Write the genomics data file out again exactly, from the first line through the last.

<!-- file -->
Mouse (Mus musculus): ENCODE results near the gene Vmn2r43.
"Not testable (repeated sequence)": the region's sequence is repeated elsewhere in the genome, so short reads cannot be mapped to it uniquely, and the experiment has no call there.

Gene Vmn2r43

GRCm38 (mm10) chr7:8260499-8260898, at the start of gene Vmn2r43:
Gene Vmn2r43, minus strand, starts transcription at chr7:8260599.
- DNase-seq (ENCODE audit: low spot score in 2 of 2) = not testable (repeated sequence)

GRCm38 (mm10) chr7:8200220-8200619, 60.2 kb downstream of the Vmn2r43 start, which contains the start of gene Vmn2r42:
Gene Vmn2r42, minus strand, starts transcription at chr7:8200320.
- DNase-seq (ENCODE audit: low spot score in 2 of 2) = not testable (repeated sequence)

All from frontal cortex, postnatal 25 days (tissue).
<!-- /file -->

Mouse (Mus musculus): ENCODE results near the gene Vmn2r43.
"Not testable (repeated sequence)": the region's sequence is repeated elsewhere in the genome, so short reads cannot be mapped to it uniquely, and the experiment has no call there.

Gene Vmn2r43

GRCm38 (mm10) chr7:8260499-8260898, at the start of gene Vmn2r43:
Gene Vmn2r43, minus strand, starts transcription at chr7:8260599.
- DNase-seq (ENCODE audit: low spot score in 2 of 2) = not testable (repeated sequence)

GRCm38 (mm10) chr7:8200220-8200619, 60.2 kb downstream of the Vmn2r43 start, which contains the start of gene Vmn2r42:
Gene Vmn2r42, minus strand, starts transcription at chr7:8200320.
- DNase-seq (ENCODE audit: low spot score in 2 of 2) = not testable (repeated sequence)

All from frontal cortex, postnatal 25 days (tissue).